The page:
It was raining lightly when we stopped in. Dan and I walked between the houses along the boardwalk and back. We saw and heard so many eagles but couldn't get a decent shot of them. Consistent with the cove's name, the woodland trail was dotted with little "elves" placed in inconspicuous spots.

What was particularly nice were the reflections in the water.

In Icy Strait near Lemesurier Island, we saw orcas. There were several small groups of orcas working together.

The group included an orca calf. The white of the calf has an amber coloration in its first year of life.

I counted at least 6 orcas swimming together.

When we thought they were in front of us suddenly they were behind us. It seemed like they were playing with us. They entertained us, or we entertained them, for over an hour.

Thursday, June 28, 2018

Glacier Bay National Park, Alaska: June 28, 2018

We were up very early this morning. The anchor was pulled up and the engine came on about 5:00 am. The plan was to visit Lamplugh Glacier before the cruise ships arrived. Not too far from the glacier, there was quite a bit of floating ice.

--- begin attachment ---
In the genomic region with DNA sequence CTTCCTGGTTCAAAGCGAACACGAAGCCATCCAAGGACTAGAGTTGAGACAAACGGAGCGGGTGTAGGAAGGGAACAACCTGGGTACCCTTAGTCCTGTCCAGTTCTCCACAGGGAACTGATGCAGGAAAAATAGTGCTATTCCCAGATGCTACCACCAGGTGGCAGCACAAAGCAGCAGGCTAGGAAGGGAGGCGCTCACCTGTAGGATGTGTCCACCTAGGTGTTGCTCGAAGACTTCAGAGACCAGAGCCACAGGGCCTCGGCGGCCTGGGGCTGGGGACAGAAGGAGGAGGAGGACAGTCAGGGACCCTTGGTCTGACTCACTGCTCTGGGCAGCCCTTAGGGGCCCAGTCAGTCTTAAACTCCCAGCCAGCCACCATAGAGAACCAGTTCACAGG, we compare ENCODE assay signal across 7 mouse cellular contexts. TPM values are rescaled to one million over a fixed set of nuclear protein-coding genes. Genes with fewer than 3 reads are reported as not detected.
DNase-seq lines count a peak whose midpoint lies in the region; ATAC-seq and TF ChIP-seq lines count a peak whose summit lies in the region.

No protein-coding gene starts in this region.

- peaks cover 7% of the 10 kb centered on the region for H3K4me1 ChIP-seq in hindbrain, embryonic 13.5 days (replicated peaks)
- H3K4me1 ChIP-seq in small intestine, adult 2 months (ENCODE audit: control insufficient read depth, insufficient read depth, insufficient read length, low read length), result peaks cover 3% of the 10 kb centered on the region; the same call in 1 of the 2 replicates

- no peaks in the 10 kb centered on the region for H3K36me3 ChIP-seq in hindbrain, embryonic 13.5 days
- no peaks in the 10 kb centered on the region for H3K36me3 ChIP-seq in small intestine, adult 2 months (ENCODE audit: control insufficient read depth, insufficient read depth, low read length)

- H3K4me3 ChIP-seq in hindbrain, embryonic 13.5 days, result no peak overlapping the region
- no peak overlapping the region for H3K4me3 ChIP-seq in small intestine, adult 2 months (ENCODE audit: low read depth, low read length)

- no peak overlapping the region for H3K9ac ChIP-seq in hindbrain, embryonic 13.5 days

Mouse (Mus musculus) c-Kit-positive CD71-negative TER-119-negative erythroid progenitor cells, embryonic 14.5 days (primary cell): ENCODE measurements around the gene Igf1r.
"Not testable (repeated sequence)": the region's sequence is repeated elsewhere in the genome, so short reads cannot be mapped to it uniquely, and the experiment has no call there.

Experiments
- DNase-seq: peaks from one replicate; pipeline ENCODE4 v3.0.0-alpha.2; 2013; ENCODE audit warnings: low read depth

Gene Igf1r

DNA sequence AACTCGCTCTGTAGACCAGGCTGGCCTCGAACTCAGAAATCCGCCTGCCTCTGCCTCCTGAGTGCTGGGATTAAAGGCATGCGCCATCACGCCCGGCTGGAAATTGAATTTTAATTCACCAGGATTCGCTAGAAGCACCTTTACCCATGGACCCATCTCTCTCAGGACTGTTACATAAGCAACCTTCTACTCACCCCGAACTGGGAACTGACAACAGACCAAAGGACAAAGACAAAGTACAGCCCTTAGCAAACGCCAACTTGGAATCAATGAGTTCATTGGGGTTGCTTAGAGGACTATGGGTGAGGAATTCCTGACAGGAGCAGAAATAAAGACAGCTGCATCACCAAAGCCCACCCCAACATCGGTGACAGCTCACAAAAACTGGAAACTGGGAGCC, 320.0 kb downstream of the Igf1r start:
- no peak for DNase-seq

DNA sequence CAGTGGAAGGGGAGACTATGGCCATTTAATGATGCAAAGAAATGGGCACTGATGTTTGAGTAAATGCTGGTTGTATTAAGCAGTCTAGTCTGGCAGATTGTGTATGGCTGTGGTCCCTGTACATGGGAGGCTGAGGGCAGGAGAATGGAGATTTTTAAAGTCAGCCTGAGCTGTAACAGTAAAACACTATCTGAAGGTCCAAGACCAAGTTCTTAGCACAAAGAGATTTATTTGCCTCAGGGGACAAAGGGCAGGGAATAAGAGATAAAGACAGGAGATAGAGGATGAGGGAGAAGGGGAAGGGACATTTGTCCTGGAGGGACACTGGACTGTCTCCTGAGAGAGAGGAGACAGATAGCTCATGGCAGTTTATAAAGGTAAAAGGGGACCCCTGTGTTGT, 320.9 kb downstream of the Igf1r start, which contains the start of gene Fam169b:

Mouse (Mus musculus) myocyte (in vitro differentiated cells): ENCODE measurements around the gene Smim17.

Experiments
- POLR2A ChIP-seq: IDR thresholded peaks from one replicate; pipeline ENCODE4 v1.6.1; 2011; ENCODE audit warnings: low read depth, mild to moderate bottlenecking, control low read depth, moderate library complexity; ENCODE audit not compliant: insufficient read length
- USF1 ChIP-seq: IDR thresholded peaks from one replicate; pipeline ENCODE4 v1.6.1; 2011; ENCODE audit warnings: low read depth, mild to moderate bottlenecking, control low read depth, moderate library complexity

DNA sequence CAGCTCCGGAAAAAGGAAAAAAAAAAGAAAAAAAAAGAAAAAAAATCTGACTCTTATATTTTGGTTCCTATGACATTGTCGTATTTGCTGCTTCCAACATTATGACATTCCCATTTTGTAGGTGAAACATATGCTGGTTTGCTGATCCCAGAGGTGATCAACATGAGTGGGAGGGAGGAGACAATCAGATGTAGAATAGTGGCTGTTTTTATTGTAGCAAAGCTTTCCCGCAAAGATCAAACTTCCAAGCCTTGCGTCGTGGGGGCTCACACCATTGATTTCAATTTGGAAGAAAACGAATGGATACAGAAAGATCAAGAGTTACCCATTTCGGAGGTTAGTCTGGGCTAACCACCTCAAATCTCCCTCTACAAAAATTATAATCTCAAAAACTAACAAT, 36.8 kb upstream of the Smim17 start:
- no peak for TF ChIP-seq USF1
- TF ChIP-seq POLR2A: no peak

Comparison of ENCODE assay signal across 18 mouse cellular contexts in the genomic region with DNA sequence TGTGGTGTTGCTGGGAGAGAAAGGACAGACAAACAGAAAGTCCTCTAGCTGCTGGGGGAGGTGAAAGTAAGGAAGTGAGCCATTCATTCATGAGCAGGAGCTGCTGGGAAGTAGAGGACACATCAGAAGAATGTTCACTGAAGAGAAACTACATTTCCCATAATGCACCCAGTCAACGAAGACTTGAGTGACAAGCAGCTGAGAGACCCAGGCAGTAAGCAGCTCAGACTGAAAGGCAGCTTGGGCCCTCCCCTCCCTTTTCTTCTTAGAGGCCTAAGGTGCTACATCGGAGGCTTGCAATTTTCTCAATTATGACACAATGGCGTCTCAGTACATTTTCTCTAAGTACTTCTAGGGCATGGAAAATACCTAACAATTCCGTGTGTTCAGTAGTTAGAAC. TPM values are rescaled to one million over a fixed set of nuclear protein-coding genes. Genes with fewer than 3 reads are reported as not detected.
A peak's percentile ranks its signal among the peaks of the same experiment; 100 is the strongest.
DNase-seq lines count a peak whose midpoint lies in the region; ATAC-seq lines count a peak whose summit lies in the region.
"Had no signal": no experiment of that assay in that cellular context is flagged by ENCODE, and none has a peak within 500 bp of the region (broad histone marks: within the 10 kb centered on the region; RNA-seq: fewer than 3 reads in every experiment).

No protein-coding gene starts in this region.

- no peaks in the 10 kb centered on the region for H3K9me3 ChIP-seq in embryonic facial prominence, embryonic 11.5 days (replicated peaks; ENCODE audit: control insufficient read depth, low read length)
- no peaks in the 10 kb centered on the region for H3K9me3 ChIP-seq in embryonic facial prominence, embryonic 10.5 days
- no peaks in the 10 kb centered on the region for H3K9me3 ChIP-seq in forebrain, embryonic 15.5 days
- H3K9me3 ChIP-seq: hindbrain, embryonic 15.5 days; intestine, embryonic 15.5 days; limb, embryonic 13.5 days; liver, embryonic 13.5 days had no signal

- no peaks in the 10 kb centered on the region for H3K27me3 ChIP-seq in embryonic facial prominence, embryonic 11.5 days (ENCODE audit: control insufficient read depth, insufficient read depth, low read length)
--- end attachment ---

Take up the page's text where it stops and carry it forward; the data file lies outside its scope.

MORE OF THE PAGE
Panorama of Lamplugh Glacier
We motored around in front of the glacier for quite a while listening to the creaking of the ice and hearing but not always seeing the crash of the glacier calving.

A larger boat with kayaks showed up while we were trawling in front of the glacier.

This was our northern most point in Glacier Bay National Park. After we'd had enough of the glacier, we turned back down Glacier Bay passing again by the Marble Islands and the animals who live there.

This time, in addition to tufted puffins, we saw horned puffins.

black-legged kittiwakes

Bald-Eagle high on the cliff above the kittiwakes
Continuing south, we had to stop back at the Glacier Bay NP headquarters because this was the last day we were allowed to be in the park. While Captain Ronn was handling our park departure, Dan and I took another walk to Blackwater Pond. Before we got to the pond, we were confronted with a large pile of fresh bear poop on the boardwalk. Dismissing the bear's commentary, we continued to the pond hoping to once again see the moose. No such luck, but on the way out we saw a much smaller creature who didn't mind posing while eating.